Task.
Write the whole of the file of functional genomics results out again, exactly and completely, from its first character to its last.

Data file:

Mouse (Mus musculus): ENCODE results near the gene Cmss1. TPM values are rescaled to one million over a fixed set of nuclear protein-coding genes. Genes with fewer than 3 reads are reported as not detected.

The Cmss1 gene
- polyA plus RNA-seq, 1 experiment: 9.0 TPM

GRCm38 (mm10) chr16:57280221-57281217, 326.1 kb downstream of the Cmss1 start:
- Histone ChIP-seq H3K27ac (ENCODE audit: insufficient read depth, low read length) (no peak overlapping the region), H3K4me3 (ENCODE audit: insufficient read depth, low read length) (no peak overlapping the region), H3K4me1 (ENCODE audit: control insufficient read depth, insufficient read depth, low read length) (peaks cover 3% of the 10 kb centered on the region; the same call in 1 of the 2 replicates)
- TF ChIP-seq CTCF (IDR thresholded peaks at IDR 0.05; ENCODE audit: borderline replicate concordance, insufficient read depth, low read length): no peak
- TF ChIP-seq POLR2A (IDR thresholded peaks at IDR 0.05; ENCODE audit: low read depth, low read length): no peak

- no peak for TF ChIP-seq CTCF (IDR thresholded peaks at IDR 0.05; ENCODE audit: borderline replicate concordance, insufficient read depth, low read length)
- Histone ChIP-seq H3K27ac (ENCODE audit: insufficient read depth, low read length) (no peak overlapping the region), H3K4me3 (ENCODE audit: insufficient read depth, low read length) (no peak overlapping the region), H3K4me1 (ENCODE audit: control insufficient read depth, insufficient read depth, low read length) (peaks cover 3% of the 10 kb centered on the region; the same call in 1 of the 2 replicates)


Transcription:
Mouse (Mus musculus): ENCODE results near the gene Cmss1. TPM values are rescaled to one million over a fixed set of nuclear protein-coding genes. Genes with fewer than 3 reads are reported as not detected.

The Cmss1 gene
- polyA plus RNA-seq, 1 experiment: 9.0 TPM

GRCm38 (mm10) chr16:57280221-57281217, 326.1 kb downstream of the Cmss1 start:
- Histone ChIP-seq H3K27ac (ENCODE audit: insufficient read depth, low read length) (no peak overlapping the region), H3K4me3 (ENCODE audit: insufficient read depth, low read length) (no peak overlapping the region), H3K4me1 (ENCODE audit: control insufficient read depth, insufficient read depth, low read length) (peaks cover 3% of the 10 kb centered on the region; the same call in 1 of the 2 replicates)
- TF ChIP-seq CTCF (IDR thresholded peaks at IDR 0.05; ENCODE audit: borderline replicate concordance, insufficient read depth, low read length): no peak
- TF ChIP-seq POLR2A (IDR thresholded peaks at IDR 0.05; ENCODE audit: low read depth, low read length): no peak

- no peak for TF ChIP-seq CTCF (IDR thresholded peaks at IDR 0.05; ENCODE audit: borderline replicate concordance, insufficient read depth, low read length)
- Histone ChIP-seq H3K27ac (ENCODE audit: insufficient read depth, low read length) (no peak overlapping the region), H3K4me3 (ENCODE audit: insufficient read depth, low read length) (no peak overlapping the region), H3K4me1 (ENCODE audit: control insufficient read depth, insufficient read depth, low read length) (peaks cover 3% of the 10 kb centered on the region; the same call in 1 of the 2 replicates)